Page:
Can We Please Get On With Real Police Reforms?
The Prime Minister clearly wants to give a reformist direction to the police, but Modi’s vision will not work unless the 1861 Police Act is repealed and replaced by a law in tune with a modern democracy.
Prime Minister Narendra Modi’s address at the annual DGP conference in Guwahati on 30 November tried to focus on changing the image of police and the need to make them efficient. The film industry has presented an adverse image of the department, he said, and while there may be faultlines, there were many positive stories that were ignored. He advised every police station to have a website in which such positive stories be posted to restore public confidence.
One wished Modi had underlined the need for the much-needed police reforms. The adverse image of the police is a result of the conflict between the value system of policemen shaped by colonial needs and a modern model of governance that demands the police to be sensitive and citizen-centric. Modi believes in positive talk to reform the men in uniform, but these are hardened people who thrive on their bad image. And bad image pays! Why change and invite trouble?
The police report to the civilian administration, which means the political establishment of the day. And what is the point of having an instrument (the police) that does not have teeth? What is police without its coercive powers that can help the political party in power settle past scores? This comes in the form of filing or not filing an FIR, giving a particular direction to an investigation, and raking up old cases.
This explains why very few state governments are interested in doing anything to reform the police. Law and order being a state subject, police reforms have to be initiated at the state level, unless the Union comes out with an omnibus direction to restructure the police system. So all talk of police reforms is mere lip service paid regularly to keep the hopes of common people alive.
Modi knows there is an urgent need for police reforms. But having been a chief minister, he also knows well the complexities involved. Perhaps, this is why he is trying to deliver results by lifting the morale of the police force. However, it’s time the government took the bull by the horns.
If there is one thing that needs to be changed drastically to bring relief to ordinary citizens, it is the police. The men in uniform do not instil confidence; they are feared. Citizens do not have control over the police. In many countries of the West, citizen control has led to accountability in the department and sane behaviour by the police. It brought the police and citizens closer.
Taking a leaf out of Kautilya’s statecraft, the Prime Minister spoke of the need to strengthen the intelligence network if modern policing had to succeed. A strong intelligence network would obviate the need for use of force, he said. But one also needs to stress that a strong intelligence network would not be possible without citizen participation, which would not happen unless the element of fear was removed and trust restored.
When something wrong happens in the neighbourhood, one does not complain for fear of being harassed. There is every possibility of someone from the police getting bribed and the identity of the person giving the information getting revealed. It is an issue of trust in the police, which is completely missing. Hardened criminals can pay to roam about scot-free whereas innocent people are scared of being put in jail for petty crimes.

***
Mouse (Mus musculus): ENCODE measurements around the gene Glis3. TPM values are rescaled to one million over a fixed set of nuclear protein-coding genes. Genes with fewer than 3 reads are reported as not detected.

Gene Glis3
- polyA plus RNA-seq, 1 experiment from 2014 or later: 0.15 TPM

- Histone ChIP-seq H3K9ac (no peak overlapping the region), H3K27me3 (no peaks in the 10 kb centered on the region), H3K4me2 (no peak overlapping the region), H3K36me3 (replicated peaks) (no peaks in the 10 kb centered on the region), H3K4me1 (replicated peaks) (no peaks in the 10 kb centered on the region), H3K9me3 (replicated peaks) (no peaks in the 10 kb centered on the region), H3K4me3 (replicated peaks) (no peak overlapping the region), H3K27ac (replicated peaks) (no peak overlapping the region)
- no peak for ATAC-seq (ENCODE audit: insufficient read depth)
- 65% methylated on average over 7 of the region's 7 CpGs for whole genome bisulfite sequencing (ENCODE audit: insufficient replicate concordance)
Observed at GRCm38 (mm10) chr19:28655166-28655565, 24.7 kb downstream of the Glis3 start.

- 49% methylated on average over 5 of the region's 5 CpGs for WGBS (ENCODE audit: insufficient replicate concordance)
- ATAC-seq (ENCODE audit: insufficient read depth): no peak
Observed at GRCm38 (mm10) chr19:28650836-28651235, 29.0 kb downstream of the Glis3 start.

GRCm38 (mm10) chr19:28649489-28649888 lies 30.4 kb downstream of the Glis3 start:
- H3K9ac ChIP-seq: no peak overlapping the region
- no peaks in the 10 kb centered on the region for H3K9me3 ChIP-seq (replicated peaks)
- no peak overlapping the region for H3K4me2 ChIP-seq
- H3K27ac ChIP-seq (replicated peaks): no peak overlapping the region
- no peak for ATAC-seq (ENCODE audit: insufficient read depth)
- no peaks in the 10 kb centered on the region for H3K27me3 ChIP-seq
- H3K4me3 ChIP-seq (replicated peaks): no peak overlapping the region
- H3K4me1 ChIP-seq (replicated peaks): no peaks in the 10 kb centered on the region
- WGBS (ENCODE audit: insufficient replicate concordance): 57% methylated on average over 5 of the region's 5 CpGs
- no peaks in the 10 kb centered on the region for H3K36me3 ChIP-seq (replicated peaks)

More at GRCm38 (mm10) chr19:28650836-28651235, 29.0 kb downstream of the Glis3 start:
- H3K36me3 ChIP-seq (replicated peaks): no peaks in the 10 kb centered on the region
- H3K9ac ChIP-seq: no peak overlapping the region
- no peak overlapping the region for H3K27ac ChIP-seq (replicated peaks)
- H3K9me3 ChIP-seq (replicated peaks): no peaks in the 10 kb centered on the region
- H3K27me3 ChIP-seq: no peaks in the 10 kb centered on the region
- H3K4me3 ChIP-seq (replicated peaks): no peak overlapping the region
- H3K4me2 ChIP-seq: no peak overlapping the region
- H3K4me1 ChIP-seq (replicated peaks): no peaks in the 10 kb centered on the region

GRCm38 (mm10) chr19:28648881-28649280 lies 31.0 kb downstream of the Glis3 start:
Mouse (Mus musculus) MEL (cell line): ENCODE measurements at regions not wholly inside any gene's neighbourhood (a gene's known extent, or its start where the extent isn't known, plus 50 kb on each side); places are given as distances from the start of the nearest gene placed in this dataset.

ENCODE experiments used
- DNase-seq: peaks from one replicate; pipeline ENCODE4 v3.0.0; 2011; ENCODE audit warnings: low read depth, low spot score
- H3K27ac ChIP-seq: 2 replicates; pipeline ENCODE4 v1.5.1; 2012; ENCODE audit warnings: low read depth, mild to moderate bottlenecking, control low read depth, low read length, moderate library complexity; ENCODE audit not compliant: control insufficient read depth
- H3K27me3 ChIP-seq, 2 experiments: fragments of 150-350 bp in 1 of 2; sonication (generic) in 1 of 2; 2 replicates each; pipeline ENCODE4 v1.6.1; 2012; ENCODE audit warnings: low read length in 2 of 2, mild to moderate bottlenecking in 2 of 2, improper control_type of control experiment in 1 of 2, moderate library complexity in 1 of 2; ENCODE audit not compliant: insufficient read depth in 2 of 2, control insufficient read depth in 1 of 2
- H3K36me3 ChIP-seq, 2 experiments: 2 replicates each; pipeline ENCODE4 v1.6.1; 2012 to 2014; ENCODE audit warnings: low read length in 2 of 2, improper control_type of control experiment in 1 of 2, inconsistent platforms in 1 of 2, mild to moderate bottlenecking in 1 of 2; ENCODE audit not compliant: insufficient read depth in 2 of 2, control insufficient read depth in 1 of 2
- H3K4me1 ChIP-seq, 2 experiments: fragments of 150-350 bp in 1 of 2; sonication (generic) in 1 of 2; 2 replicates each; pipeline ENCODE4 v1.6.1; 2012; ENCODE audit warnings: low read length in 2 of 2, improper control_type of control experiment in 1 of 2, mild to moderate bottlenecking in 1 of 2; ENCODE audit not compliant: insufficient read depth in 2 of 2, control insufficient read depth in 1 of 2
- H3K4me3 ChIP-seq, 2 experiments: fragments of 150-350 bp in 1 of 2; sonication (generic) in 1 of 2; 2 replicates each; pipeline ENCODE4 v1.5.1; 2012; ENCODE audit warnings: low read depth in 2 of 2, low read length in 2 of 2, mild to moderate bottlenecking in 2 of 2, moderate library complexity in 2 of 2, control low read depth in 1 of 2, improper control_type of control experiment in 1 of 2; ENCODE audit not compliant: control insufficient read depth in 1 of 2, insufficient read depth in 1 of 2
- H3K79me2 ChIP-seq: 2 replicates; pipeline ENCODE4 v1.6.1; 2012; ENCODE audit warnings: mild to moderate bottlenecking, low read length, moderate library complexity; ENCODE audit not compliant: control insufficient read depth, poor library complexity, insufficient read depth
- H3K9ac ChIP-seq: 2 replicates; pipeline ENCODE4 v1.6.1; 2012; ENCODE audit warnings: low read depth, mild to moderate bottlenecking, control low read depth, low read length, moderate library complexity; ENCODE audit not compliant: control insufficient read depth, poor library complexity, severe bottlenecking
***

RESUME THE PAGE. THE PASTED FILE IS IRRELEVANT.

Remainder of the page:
The biggest reason for the chasm between police and public is the FIR. Getting an FIR registered should be a matter of right for any citizen, but this is the most difficult task. Why should an FIR be linked to preliminary inquiry and why should not the version of the aggrieved party be taken as final until proven otherwise? Maybe the police is too short-staffed to launch a probe into every case. Maybe the tendency to evaluate the performance of a police station by the number of FIRs is the reason for not filing FIRs. Introduction of online filing of FIRs through simple complaints would be a corrective step.
The police have acquired the image of being protectors of most illegal businesses running in the country. Whether it is the coal mafia, the liquor mafia or the land mafia—all thrive via police protection rackets. Even roadside vendors are not spared. Ask any hawker in Delhi; he will tell you how much weekly protection money he gives to the local police even when he has broken no law.
Another example is the special markets that are organised routinely on footpaths. The market mafia takes money from all vendors and gives a share to the police. When such illicit activities can’t be stopped in the National Capital Region that prides itself on heavy police deployment, what can one expect of the hapless people in other parts of the country?
The Police Act of 1861 was enacted to give coercive powers to the law enforcement agency and wield the baton without fear. It was meant to use the men in khaki to ensure that the average Indian would live in awe of the British Empire. It was reflective of a colonial order which is dead and buried, and totally out of place in a modern democracy.
The Prime Minister’s concept of SMART police at the DGP conference was a welcome articulation: S for Sensitive and Strict, M for Modern and Mobile, A for Alert and Accountable, R for Responsive and Reliable, and T for Techno-savvy and Trained. He clearly gave a reformist direction to the police, but it will not work. Policing in India requires a drastic overhaul. Modi’s vision of a modern police needs the 1861 Act to go.
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